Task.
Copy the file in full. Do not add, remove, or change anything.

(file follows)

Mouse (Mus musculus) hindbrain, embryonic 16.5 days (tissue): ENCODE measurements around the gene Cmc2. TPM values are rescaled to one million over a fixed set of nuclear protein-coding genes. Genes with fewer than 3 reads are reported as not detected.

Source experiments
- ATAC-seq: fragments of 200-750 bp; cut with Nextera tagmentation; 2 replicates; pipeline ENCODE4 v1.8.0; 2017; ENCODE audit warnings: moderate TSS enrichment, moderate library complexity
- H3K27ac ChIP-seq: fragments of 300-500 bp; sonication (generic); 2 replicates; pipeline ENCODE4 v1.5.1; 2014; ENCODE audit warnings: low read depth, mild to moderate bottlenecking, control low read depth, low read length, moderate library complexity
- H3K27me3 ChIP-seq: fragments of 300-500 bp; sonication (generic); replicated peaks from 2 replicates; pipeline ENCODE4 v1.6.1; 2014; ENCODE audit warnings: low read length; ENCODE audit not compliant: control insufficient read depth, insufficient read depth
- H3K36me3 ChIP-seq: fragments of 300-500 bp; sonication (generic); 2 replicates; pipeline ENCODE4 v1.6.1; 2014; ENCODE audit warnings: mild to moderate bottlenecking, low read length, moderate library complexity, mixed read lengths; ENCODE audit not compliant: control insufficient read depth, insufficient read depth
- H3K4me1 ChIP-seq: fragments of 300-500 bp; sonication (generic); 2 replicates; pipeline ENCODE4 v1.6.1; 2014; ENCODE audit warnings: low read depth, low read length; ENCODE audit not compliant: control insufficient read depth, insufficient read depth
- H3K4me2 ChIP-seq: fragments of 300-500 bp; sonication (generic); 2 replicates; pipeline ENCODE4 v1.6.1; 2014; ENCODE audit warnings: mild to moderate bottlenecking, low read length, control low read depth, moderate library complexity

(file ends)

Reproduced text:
Mouse (Mus musculus) hindbrain, embryonic 16.5 days (tissue): ENCODE measurements around the gene Cmc2. TPM values are rescaled to one million over a fixed set of nuclear protein-coding genes. Genes with fewer than 3 reads are reported as not detected.

Source experiments
- ATAC-seq: fragments of 200-750 bp; cut with Nextera tagmentation; 2 replicates; pipeline ENCODE4 v1.8.0; 2017; ENCODE audit warnings: moderate TSS enrichment, moderate library complexity
- H3K27ac ChIP-seq: fragments of 300-500 bp; sonication (generic); 2 replicates; pipeline ENCODE4 v1.5.1; 2014; ENCODE audit warnings: low read depth, mild to moderate bottlenecking, control low read depth, low read length, moderate library complexity
- H3K27me3 ChIP-seq: fragments of 300-500 bp; sonication (generic); replicated peaks from 2 replicates; pipeline ENCODE4 v1.6.1; 2014; ENCODE audit warnings: low read length; ENCODE audit not compliant: control insufficient read depth, insufficient read depth
- H3K36me3 ChIP-seq: fragments of 300-500 bp; sonication (generic); 2 replicates; pipeline ENCODE4 v1.6.1; 2014; ENCODE audit warnings: mild to moderate bottlenecking, low read length, moderate library complexity, mixed read lengths; ENCODE audit not compliant: control insufficient read depth, insufficient read depth
- H3K4me1 ChIP-seq: fragments of 300-500 bp; sonication (generic); 2 replicates; pipeline ENCODE4 v1.6.1; 2014; ENCODE audit warnings: low read depth, low read length; ENCODE audit not compliant: control insufficient read depth, insufficient read depth
- H3K4me2 ChIP-seq: fragments of 300-500 bp; sonication (generic); 2 replicates; pipeline ENCODE4 v1.6.1; 2014; ENCODE audit warnings: mild to moderate bottlenecking, low read length, control low read depth, moderate library complexity